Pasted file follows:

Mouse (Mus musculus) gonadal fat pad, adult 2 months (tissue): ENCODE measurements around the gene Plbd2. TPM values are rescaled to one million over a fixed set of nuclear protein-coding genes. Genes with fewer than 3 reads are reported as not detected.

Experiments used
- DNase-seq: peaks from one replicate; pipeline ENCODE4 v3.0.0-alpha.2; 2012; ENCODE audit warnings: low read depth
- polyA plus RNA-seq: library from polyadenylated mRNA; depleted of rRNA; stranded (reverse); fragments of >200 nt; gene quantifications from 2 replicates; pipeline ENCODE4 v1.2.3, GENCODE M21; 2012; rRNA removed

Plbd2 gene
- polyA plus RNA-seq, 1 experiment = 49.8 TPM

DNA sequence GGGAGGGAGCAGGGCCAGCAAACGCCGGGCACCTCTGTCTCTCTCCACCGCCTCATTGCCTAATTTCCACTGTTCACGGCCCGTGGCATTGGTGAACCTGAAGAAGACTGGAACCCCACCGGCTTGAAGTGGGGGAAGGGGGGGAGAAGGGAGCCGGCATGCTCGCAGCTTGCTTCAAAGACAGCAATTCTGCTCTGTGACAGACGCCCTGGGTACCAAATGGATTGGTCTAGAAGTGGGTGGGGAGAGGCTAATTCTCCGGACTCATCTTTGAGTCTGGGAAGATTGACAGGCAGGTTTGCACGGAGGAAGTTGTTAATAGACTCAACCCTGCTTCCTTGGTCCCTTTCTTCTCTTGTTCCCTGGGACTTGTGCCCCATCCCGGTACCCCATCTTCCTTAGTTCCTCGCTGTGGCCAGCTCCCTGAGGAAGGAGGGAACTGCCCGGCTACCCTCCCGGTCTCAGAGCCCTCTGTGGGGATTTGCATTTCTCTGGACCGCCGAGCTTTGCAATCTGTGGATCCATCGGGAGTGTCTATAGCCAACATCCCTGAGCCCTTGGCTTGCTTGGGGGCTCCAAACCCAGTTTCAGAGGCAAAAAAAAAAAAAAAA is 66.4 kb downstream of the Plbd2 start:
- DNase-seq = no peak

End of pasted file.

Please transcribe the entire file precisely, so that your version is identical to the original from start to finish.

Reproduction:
Mouse (Mus musculus) gonadal fat pad, adult 2 months (tissue): ENCODE measurements around the gene Plbd2. TPM values are rescaled to one million over a fixed set of nuclear protein-coding genes. Genes with fewer than 3 reads are reported as not detected.

Experiments used
- DNase-seq: peaks from one replicate; pipeline ENCODE4 v3.0.0-alpha.2; 2012; ENCODE audit warnings: low read depth
- polyA plus RNA-seq: library from polyadenylated mRNA; depleted of rRNA; stranded (reverse); fragments of >200 nt; gene quantifications from 2 replicates; pipeline ENCODE4 v1.2.3, GENCODE M21; 2012; rRNA removed

Plbd2 gene
- polyA plus RNA-seq, 1 experiment = 49.8 TPM

DNA sequence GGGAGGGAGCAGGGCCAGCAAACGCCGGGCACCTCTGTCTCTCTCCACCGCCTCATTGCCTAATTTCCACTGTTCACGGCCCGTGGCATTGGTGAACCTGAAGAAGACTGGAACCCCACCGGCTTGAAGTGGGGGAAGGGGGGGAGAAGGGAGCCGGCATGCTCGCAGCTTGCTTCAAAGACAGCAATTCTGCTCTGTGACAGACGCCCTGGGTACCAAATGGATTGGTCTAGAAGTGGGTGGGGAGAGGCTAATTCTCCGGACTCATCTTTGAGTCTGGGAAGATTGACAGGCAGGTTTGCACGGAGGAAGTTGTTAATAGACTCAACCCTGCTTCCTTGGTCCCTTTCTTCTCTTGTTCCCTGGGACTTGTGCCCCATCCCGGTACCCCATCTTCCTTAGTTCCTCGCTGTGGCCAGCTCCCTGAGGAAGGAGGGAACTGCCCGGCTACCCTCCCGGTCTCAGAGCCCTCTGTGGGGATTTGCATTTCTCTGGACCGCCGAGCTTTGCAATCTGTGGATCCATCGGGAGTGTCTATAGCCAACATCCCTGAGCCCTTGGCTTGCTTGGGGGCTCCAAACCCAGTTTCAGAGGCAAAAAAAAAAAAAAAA is 66.4 kb downstream of the Plbd2 start:
- DNase-seq = no peak